Friday, February 17, 2017

New Event! Sacco & Vanzetti Brown Bag Lunch 2/21

You are invited to bring your lunch to the following free events:
February 21 (Tuesday): THE TRIALS AND EXECUTIONS OF SACCO AND VANZETTI...
Discussion-- 12:15 pm, Husted Hall, Room 014, University at Albany Downtown Campus
Moderator: Frankie Bailey, Ph.D. – Professor of Criminal Justice
Panelists: Gerald Zahavi, Ph.D. – Professor of History, “The Anarchist World of Sacco and Vanzetti”
Richard Hamm, Ph.D. – Professor of History, “What the Sacco and Vanzetti Case Meant to One Legal Liberal”

Picture:  Ben Shahn's Sacco and Vanzetti
Sponsored by the School of Criminal Justice’s “Crime and Multiculturalism in the 21st Century”

series in association with Friday’s free upcoming film event:


February 24 (Friday): SACCO AND VANZETTI
Film screening followed by a conversation with director Peter Miller and film editor Amy Linton — 7:00 p.m. [note early start time], Page Hall, 135 Western Avenue, Downtown Campus
Directed by Peter Miller (United States, 2006, 80 minutes, color)
This documentary, winner of the American Historical Association’s best film award, tells the story of two Italian politically radical immigrants charged with the 1920 robbery of a Massachusetts shoe factory and the murder of two of its employees. As it recounts their trials, public protests, and appeals on their behalf the film offers insights into present-day issues of civil liberties and immigrant rights. Ken Burns called it “A wonderful film, as timeless as the struggle for human justice, as relevant as today’s headlines.”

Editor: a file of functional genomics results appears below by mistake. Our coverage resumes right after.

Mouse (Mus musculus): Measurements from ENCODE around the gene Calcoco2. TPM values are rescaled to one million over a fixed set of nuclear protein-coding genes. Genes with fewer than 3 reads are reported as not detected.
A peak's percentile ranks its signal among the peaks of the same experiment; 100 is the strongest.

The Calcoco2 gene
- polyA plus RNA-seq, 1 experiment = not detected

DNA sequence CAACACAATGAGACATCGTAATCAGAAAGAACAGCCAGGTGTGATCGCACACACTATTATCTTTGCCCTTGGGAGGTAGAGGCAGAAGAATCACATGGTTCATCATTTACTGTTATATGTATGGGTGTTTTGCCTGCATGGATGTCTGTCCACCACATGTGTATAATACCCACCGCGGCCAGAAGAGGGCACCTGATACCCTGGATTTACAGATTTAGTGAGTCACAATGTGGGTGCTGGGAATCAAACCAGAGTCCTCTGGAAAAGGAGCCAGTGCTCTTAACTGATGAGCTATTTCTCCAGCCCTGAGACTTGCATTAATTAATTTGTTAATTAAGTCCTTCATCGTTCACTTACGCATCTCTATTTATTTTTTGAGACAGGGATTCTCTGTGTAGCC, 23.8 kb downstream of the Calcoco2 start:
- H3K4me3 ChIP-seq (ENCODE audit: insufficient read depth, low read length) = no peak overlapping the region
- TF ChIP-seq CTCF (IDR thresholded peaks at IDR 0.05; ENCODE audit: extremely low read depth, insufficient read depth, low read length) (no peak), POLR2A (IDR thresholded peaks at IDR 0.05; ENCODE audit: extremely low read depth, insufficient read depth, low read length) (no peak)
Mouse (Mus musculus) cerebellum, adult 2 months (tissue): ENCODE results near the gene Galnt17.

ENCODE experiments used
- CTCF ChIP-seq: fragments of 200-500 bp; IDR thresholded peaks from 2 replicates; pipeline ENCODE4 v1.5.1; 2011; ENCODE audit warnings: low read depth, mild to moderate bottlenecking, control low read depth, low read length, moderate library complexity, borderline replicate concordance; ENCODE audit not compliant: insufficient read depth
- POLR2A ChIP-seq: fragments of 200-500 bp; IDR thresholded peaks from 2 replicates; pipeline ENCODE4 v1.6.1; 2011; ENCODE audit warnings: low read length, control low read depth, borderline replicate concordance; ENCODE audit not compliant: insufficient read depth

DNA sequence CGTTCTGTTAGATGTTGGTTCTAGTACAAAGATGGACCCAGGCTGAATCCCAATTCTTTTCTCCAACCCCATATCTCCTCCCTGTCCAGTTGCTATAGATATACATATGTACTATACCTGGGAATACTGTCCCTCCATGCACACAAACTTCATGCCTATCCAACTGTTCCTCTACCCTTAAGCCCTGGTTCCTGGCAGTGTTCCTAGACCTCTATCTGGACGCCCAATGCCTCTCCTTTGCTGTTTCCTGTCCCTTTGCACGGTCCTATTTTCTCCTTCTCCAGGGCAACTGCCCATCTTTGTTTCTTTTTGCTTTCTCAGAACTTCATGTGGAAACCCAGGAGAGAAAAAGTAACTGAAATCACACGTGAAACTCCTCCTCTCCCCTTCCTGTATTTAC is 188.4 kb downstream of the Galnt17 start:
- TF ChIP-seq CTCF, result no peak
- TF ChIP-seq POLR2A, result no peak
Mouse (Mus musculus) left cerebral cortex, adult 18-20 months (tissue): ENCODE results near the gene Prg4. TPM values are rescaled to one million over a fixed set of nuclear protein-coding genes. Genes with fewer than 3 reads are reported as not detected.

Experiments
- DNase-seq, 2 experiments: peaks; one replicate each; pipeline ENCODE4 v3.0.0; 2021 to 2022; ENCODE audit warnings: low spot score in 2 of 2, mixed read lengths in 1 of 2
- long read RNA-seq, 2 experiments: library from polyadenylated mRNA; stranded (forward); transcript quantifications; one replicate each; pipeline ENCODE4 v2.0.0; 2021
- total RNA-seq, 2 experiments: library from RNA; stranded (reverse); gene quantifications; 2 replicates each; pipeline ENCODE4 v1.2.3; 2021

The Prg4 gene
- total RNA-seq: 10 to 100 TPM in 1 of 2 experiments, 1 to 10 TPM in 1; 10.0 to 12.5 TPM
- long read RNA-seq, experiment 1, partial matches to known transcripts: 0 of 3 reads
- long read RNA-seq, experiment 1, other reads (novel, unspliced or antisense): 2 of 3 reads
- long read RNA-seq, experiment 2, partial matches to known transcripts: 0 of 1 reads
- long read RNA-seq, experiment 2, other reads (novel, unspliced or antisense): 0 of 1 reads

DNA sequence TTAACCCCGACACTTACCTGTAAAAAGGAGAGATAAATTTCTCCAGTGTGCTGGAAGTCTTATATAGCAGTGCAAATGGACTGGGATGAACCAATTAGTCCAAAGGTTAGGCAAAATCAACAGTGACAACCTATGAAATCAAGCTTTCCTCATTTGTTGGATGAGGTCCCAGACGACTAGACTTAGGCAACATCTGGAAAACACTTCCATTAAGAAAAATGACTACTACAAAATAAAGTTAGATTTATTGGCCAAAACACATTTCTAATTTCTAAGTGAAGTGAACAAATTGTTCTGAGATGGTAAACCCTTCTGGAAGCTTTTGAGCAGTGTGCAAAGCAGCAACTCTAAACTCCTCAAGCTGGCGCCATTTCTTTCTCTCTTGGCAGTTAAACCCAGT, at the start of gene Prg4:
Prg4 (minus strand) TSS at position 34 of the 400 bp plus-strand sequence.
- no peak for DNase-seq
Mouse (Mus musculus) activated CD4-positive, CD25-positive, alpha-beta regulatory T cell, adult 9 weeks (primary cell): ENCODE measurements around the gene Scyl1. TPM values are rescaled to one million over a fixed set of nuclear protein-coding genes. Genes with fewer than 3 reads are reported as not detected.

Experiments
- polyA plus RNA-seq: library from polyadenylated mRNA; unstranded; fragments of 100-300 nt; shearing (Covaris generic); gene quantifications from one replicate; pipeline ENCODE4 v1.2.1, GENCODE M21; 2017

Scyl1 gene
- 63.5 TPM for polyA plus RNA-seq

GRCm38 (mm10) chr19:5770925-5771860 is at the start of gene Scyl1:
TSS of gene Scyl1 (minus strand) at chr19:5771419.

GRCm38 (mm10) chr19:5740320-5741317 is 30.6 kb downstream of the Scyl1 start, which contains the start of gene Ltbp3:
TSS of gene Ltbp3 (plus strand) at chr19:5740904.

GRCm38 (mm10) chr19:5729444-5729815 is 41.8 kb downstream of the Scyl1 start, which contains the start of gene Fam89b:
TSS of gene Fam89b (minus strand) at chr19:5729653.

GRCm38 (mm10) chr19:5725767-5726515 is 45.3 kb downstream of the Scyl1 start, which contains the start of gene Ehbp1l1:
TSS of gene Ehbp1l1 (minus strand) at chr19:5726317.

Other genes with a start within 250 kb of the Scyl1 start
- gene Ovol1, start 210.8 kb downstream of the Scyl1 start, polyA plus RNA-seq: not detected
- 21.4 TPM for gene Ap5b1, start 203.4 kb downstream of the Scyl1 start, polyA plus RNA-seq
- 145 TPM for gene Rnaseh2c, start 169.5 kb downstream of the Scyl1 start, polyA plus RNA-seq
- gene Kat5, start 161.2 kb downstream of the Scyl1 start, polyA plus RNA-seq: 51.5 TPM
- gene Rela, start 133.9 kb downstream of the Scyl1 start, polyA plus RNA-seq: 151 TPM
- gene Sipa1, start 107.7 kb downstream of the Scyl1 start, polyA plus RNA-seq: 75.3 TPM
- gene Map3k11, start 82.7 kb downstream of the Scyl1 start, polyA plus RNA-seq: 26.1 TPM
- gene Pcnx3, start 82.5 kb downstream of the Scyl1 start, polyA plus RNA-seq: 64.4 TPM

Peter Miller is an award-winning documentary filmmaker whose films include the theatrically-released A.K.A. DOC POMUS, JEWS AND BASEBALL, and SACCO AND VANZETTI. He has directed numerous documentaries for PBS and has been a producer for documentaries by Ken Burns and Lynn Novak including THE WAR and JAZZ, and the Peabody Award-winning FRANK LLOYD WRIGHT.
Amy Linton has edited numerous award-winning films including Julie Dash’s DAUGHTERS OF THE DUST, a Sundance winner that was selected for the Library of Congress’ National Film Registry. She has worked on dozens of documentaries, feature films, and music videos in her 25-year career.
Sponsored by the Writers Institute in conjunction with UAlbany’s School of Criminal Justice’s Justice & Multiculturalism in the 21st Century: Crime, Justice, and Public Memory Film Series

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A Silent Film Speaks Loudly